Wednesday, June 20, 2012

Tools, "Washington Combination Pliers"

"Washington Combination Plier" by National Plier Company, Buffalo NY. Pat'd Nov. 19, 1907.  This combination plier was Christopher Haeberli. The design is a combination tool including a plier, a hammer, a wire cutter, a shear or snips, a screw driver.  

I found an article from an old journal "Metal Industry" (volume 13, March 1915)* that says; "Walter Hayes of the United States Cast Iron Pipe and Foundry Company has added to his many interests a partnership with Chris Haeberli, of the Washington Plating Works… In addition to their electroplating work they intend to manufacture what will be known as the "Washington Combination Pliers," invented by Chris Haeberli… They expect to market their article in the next two weeks."This confirms Christopher Haeberli was the inventor, and suggests the tool was on the market by April, 1915.

The patent date as marked on the tool makes the likely patent# 871585**. However there are a couple of discrepancies between this model and the drawing included with the patent. The drawing with the patent included a slip joint, as well as a rivet hammer on the opposite jaw of the tool.

*Metal Industry, Volume 13 (March, 1915)
A similar plier with a an excerpt from "Hardware Dealers' Magazine" July, 1915 on Flicker

Sunday, June 3, 2012

Aviation: "Flying Pancake"

The Vought V-173 was an amazing and practically forgotten experiment in aviation during World War 2. This experiment was developed and designed by Charles H. Zimmerman, and the prototype was piloted by legendary pilots Boone Guyton and Charles Lindbergh. Rather than conventional wings, the body of the V-173 was a discoidal symmetrical airfoil. The plane was powered by 2 80 horse-power continental engines spinning 2 propellers. Test flights of the V-173. It is likely that test flights (during 1942 to 1943) were reported as UFO sightings.
Zimmerman's accomplished some amazing feats in his design. The V-173 had near vertical take off and landing capabilities (very impressive for a propeller plane) and handled very well at low speeds. The plane was noted for being very difficult to stall. In addition, the structure of the plane turned out to be remarkably strong. The V-173 also successfully demonstrated Zimmerman's idea of in using the propellers to counter the wing-tip vortices.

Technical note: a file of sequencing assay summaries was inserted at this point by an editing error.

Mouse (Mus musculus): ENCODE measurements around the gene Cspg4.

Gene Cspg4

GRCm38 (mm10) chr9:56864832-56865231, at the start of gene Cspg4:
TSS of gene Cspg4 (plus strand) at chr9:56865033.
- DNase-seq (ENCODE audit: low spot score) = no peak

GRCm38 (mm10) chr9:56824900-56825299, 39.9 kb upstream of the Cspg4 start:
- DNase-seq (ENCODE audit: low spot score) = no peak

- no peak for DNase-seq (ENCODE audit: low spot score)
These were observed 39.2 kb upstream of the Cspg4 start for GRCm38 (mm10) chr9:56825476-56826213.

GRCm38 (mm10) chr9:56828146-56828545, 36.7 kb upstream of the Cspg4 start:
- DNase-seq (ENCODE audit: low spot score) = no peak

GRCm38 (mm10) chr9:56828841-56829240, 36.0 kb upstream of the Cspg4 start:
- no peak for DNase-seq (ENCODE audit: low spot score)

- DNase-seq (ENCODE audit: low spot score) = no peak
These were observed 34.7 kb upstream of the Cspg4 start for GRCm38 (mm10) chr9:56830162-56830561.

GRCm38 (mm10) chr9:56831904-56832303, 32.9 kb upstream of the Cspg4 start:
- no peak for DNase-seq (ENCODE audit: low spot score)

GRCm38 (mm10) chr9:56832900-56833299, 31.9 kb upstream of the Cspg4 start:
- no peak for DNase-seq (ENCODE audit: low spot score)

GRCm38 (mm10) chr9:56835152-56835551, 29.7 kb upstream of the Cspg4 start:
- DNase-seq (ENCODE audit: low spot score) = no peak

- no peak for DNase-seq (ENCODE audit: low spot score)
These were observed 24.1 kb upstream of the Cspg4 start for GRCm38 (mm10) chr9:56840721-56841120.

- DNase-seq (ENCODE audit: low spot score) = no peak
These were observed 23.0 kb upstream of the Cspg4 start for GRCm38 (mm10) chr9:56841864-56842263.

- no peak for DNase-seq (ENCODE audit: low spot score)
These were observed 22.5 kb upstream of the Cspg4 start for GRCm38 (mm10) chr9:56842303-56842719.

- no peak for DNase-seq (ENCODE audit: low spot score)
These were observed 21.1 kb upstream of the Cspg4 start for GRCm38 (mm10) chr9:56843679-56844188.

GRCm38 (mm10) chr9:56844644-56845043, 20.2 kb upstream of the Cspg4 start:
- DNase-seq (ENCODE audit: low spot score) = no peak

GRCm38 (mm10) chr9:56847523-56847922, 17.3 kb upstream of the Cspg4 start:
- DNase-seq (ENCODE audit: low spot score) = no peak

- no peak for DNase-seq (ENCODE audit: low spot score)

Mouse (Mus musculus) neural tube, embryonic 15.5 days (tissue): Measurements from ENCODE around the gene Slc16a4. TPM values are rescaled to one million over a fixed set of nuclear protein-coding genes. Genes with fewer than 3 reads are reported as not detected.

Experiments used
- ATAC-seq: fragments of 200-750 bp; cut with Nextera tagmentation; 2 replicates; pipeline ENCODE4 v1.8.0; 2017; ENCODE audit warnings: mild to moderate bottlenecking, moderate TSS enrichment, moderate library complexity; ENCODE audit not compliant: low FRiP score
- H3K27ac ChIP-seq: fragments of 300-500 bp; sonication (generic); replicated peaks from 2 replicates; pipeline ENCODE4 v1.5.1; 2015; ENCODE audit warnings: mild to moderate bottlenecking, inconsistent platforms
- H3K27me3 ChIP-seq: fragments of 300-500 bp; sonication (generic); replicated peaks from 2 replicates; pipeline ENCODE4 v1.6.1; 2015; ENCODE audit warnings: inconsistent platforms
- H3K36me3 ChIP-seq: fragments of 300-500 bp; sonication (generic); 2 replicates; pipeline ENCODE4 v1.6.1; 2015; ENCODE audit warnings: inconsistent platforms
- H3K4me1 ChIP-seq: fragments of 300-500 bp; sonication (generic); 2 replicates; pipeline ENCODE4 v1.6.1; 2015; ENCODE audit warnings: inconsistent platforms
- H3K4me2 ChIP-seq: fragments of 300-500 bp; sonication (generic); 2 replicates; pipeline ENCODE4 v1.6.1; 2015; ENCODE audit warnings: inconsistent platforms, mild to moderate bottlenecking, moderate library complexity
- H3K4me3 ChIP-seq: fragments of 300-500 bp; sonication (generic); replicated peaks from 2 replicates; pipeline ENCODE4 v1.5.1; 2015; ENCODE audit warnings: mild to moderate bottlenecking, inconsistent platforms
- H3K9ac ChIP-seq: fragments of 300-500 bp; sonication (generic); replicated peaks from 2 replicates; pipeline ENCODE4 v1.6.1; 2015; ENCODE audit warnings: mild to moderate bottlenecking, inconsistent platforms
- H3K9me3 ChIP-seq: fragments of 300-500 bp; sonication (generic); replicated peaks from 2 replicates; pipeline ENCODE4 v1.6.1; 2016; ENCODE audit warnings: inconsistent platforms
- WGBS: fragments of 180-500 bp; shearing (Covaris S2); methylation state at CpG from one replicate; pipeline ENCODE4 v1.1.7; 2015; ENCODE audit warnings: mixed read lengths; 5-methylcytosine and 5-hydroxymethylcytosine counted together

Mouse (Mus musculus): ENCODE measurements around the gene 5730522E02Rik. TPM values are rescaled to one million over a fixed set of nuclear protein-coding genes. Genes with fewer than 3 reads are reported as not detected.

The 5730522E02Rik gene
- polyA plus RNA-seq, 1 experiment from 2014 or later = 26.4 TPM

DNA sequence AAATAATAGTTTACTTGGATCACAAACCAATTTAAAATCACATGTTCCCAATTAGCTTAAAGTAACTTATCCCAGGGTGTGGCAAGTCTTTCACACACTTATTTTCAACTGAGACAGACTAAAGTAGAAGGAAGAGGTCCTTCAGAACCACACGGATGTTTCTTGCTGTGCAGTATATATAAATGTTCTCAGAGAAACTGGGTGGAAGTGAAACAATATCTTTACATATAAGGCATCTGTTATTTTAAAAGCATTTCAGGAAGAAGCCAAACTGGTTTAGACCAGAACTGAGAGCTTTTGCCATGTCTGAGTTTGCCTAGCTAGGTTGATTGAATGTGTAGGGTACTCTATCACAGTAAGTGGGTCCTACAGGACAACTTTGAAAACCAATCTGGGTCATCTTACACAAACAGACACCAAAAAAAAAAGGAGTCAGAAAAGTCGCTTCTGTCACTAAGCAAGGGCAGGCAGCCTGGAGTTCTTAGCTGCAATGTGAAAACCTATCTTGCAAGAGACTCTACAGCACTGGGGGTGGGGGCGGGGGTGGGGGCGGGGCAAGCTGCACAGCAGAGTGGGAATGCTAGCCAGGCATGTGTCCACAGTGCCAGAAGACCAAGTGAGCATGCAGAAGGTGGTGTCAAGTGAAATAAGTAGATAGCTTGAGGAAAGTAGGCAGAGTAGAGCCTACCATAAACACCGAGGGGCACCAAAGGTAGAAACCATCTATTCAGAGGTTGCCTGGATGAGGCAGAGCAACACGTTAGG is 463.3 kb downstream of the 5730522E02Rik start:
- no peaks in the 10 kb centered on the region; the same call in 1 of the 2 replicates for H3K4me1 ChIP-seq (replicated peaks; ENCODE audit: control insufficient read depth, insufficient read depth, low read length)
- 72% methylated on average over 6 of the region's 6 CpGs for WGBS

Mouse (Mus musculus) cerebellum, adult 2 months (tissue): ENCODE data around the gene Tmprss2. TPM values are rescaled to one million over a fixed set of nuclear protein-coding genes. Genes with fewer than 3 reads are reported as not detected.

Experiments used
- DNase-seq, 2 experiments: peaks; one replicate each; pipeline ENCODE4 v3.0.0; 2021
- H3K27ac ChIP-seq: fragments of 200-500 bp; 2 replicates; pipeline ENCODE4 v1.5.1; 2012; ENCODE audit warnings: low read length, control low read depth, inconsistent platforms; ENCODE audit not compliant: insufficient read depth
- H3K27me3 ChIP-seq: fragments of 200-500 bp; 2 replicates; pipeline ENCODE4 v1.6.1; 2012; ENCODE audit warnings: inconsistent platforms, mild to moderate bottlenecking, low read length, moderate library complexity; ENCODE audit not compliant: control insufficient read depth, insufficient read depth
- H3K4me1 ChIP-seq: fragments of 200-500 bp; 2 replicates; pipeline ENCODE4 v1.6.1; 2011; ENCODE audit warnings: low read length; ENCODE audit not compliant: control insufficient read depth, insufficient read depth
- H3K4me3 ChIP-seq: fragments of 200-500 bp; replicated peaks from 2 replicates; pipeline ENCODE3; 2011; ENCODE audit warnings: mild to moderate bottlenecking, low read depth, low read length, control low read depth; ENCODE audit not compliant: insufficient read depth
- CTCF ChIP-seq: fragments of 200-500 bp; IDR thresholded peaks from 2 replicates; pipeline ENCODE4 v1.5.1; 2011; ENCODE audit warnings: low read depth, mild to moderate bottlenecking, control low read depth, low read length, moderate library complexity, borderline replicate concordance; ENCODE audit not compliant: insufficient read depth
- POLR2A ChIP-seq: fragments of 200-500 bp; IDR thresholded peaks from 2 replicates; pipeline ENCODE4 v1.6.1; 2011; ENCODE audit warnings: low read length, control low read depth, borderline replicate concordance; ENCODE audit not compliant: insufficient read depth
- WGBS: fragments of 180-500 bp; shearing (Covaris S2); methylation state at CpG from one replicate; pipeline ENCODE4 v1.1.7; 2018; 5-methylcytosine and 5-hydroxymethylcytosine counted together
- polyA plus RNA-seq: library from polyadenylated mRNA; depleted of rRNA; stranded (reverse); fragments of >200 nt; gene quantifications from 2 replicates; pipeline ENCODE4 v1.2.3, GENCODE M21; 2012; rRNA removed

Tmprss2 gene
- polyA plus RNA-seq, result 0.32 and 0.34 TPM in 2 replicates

The proto-type V-173 lead to the development of the Vought XF5U-1, funded by the United States Navy as a fighter plane. While the V-173 was a wood and fabric airframe, the XF5U-1 was as an all metal construction. This promising design, while it tested in taxi, ground runs, and short hops never actually made a true flight. The project was canceled in 1948 as the Navy was replacing fighter propeller-planes with jet aircraft. The only completed XF5U-1 was destroyed by a wrecking ball. The V-173 however survived in storage. Today it belongs to the Smithsonian National Air and Space Museum. According to the Smithsonian website, the V-173 is "not on display at the National Air and Space Museum; it is either on loan or in storage."

Short video clip on the Vought V-173

Gudaitis, Frank. "Charles Zimmerman and his "Skimmer." Flight Journal; April, 2005.